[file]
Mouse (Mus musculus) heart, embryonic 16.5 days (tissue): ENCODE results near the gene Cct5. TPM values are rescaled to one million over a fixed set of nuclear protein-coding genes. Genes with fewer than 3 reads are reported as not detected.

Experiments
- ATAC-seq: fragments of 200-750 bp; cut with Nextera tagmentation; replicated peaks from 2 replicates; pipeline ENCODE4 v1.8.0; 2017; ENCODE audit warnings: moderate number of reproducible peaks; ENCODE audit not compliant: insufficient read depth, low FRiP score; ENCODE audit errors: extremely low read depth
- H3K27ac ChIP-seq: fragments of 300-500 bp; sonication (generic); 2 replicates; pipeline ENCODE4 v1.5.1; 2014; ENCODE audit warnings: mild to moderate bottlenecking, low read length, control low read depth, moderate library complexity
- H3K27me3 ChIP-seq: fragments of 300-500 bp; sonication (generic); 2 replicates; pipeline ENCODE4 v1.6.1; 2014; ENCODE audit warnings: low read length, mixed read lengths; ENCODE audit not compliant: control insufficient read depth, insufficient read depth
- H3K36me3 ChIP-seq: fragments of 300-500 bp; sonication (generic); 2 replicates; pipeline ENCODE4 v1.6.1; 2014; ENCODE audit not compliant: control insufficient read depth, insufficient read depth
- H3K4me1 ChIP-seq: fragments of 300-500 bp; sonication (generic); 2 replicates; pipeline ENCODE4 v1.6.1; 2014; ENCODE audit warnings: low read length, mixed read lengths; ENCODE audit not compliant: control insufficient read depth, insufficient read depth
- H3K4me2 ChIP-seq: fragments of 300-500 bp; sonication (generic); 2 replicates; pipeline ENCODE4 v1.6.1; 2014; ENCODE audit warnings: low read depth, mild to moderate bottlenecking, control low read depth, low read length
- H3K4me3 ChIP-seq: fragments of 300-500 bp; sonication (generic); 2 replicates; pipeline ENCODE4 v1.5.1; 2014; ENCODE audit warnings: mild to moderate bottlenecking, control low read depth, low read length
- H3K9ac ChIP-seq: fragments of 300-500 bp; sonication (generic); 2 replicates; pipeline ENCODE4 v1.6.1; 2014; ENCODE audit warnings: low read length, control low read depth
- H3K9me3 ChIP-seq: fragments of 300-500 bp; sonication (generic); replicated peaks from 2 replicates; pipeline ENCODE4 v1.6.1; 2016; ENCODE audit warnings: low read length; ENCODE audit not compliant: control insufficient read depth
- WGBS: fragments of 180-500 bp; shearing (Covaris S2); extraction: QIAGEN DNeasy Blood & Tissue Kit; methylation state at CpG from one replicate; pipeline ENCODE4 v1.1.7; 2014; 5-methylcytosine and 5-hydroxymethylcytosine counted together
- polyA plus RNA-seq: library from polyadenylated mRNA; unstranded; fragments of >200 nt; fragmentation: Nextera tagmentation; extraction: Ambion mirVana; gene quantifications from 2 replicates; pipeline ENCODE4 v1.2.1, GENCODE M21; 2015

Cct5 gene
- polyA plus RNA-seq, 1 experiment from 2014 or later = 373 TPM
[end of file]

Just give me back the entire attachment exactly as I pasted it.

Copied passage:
Mouse (Mus musculus) heart, embryonic 16.5 days (tissue): ENCODE results near the gene Cct5. TPM values are rescaled to one million over a fixed set of nuclear protein-coding genes. Genes with fewer than 3 reads are reported as not detected.

Experiments
- ATAC-seq: fragments of 200-750 bp; cut with Nextera tagmentation; replicated peaks from 2 replicates; pipeline ENCODE4 v1.8.0; 2017; ENCODE audit warnings: moderate number of reproducible peaks; ENCODE audit not compliant: insufficient read depth, low FRiP score; ENCODE audit errors: extremely low read depth
- H3K27ac ChIP-seq: fragments of 300-500 bp; sonication (generic); 2 replicates; pipeline ENCODE4 v1.5.1; 2014; ENCODE audit warnings: mild to moderate bottlenecking, low read length, control low read depth, moderate library complexity
- H3K27me3 ChIP-seq: fragments of 300-500 bp; sonication (generic); 2 replicates; pipeline ENCODE4 v1.6.1; 2014; ENCODE audit warnings: low read length, mixed read lengths; ENCODE audit not compliant: control insufficient read depth, insufficient read depth
- H3K36me3 ChIP-seq: fragments of 300-500 bp; sonication (generic); 2 replicates; pipeline ENCODE4 v1.6.1; 2014; ENCODE audit not compliant: control insufficient read depth, insufficient read depth
- H3K4me1 ChIP-seq: fragments of 300-500 bp; sonication (generic); 2 replicates; pipeline ENCODE4 v1.6.1; 2014; ENCODE audit warnings: low read length, mixed read lengths; ENCODE audit not compliant: control insufficient read depth, insufficient read depth
- H3K4me2 ChIP-seq: fragments of 300-500 bp; sonication (generic); 2 replicates; pipeline ENCODE4 v1.6.1; 2014; ENCODE audit warnings: low read depth, mild to moderate bottlenecking, control low read depth, low read length
- H3K4me3 ChIP-seq: fragments of 300-500 bp; sonication (generic); 2 replicates; pipeline ENCODE4 v1.5.1; 2014; ENCODE audit warnings: mild to moderate bottlenecking, control low read depth, low read length
- H3K9ac ChIP-seq: fragments of 300-500 bp; sonication (generic); 2 replicates; pipeline ENCODE4 v1.6.1; 2014; ENCODE audit warnings: low read length, control low read depth
- H3K9me3 ChIP-seq: fragments of 300-500 bp; sonication (generic); replicated peaks from 2 replicates; pipeline ENCODE4 v1.6.1; 2016; ENCODE audit warnings: low read length; ENCODE audit not compliant: control insufficient read depth
- WGBS: fragments of 180-500 bp; shearing (Covaris S2); extraction: QIAGEN DNeasy Blood & Tissue Kit; methylation state at CpG from one replicate; pipeline ENCODE4 v1.1.7; 2014; 5-methylcytosine and 5-hydroxymethylcytosine counted together
- polyA plus RNA-seq: library from polyadenylated mRNA; unstranded; fragments of >200 nt; fragmentation: Nextera tagmentation; extraction: Ambion mirVana; gene quantifications from 2 replicates; pipeline ENCODE4 v1.2.1, GENCODE M21; 2015

Cct5 gene
- polyA plus RNA-seq, 1 experiment from 2014 or later = 373 TPM